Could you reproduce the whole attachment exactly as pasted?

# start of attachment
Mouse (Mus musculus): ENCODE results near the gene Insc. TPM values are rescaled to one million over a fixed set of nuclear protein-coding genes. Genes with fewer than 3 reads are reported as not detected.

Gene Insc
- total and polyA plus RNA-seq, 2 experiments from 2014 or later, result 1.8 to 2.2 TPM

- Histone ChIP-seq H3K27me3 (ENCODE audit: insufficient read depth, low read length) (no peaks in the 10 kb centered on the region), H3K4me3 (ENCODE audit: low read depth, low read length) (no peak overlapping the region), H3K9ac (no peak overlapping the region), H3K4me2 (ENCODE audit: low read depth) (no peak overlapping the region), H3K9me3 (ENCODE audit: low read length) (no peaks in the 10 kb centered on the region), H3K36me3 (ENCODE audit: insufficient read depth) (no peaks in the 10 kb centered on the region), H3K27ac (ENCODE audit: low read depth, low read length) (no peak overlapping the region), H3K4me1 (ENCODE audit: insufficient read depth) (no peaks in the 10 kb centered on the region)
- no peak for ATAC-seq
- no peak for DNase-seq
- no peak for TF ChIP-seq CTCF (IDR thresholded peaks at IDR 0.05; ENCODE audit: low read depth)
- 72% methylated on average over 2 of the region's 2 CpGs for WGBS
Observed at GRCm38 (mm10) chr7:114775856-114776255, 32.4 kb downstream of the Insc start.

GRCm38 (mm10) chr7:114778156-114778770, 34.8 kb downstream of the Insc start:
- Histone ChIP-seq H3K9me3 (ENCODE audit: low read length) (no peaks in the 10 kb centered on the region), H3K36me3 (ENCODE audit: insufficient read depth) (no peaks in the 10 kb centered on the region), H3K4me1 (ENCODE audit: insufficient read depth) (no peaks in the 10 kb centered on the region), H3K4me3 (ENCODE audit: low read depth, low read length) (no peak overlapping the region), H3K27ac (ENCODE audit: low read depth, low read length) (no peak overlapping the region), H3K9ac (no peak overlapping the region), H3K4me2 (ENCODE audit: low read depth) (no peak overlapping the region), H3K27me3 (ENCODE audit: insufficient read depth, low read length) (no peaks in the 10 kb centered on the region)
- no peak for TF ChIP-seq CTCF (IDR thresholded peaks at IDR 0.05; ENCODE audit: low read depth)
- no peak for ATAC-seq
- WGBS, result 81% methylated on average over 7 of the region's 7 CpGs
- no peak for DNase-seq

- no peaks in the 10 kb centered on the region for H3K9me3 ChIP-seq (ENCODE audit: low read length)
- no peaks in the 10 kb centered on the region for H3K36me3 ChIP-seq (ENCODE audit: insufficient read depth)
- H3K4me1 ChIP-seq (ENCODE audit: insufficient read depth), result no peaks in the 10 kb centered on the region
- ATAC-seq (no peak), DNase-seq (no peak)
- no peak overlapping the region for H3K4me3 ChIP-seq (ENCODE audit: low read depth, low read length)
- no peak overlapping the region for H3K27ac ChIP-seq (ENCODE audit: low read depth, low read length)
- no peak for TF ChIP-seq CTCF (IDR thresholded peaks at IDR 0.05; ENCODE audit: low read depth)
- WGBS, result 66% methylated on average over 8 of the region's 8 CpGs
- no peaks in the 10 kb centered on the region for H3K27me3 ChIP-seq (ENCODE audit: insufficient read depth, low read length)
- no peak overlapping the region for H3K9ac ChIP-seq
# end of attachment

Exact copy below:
Mouse (Mus musculus): ENCODE results near the gene Insc. TPM values are rescaled to one million over a fixed set of nuclear protein-coding genes. Genes with fewer than 3 reads are reported as not detected.

Gene Insc
- total and polyA plus RNA-seq, 2 experiments from 2014 or later, result 1.8 to 2.2 TPM

- Histone ChIP-seq H3K27me3 (ENCODE audit: insufficient read depth, low read length) (no peaks in the 10 kb centered on the region), H3K4me3 (ENCODE audit: low read depth, low read length) (no peak overlapping the region), H3K9ac (no peak overlapping the region), H3K4me2 (ENCODE audit: low read depth) (no peak overlapping the region), H3K9me3 (ENCODE audit: low read length) (no peaks in the 10 kb centered on the region), H3K36me3 (ENCODE audit: insufficient read depth) (no peaks in the 10 kb centered on the region), H3K27ac (ENCODE audit: low read depth, low read length) (no peak overlapping the region), H3K4me1 (ENCODE audit: insufficient read depth) (no peaks in the 10 kb centered on the region)
- no peak for ATAC-seq
- no peak for DNase-seq
- no peak for TF ChIP-seq CTCF (IDR thresholded peaks at IDR 0.05; ENCODE audit: low read depth)
- 72% methylated on average over 2 of the region's 2 CpGs for WGBS
Observed at GRCm38 (mm10) chr7:114775856-114776255, 32.4 kb downstream of the Insc start.

GRCm38 (mm10) chr7:114778156-114778770, 34.8 kb downstream of the Insc start:
- Histone ChIP-seq H3K9me3 (ENCODE audit: low read length) (no peaks in the 10 kb centered on the region), H3K36me3 (ENCODE audit: insufficient read depth) (no peaks in the 10 kb centered on the region), H3K4me1 (ENCODE audit: insufficient read depth) (no peaks in the 10 kb centered on the region), H3K4me3 (ENCODE audit: low read depth, low read length) (no peak overlapping the region), H3K27ac (ENCODE audit: low read depth, low read length) (no peak overlapping the region), H3K9ac (no peak overlapping the region), H3K4me2 (ENCODE audit: low read depth) (no peak overlapping the region), H3K27me3 (ENCODE audit: insufficient read depth, low read length) (no peaks in the 10 kb centered on the region)
- no peak for TF ChIP-seq CTCF (IDR thresholded peaks at IDR 0.05; ENCODE audit: low read depth)
- no peak for ATAC-seq
- WGBS, result 81% methylated on average over 7 of the region's 7 CpGs
- no peak for DNase-seq

- no peaks in the 10 kb centered on the region for H3K9me3 ChIP-seq (ENCODE audit: low read length)
- no peaks in the 10 kb centered on the region for H3K36me3 ChIP-seq (ENCODE audit: insufficient read depth)
- H3K4me1 ChIP-seq (ENCODE audit: insufficient read depth), result no peaks in the 10 kb centered on the region
- ATAC-seq (no peak), DNase-seq (no peak)
- no peak overlapping the region for H3K4me3 ChIP-seq (ENCODE audit: low read depth, low read length)
- no peak overlapping the region for H3K27ac ChIP-seq (ENCODE audit: low read depth, low read length)
- no peak for TF ChIP-seq CTCF (IDR thresholded peaks at IDR 0.05; ENCODE audit: low read depth)
- WGBS, result 66% methylated on average over 8 of the region's 8 CpGs
- no peaks in the 10 kb centered on the region for H3K27me3 ChIP-seq (ENCODE audit: insufficient read depth, low read length)
- no peak overlapping the region for H3K9ac ChIP-seq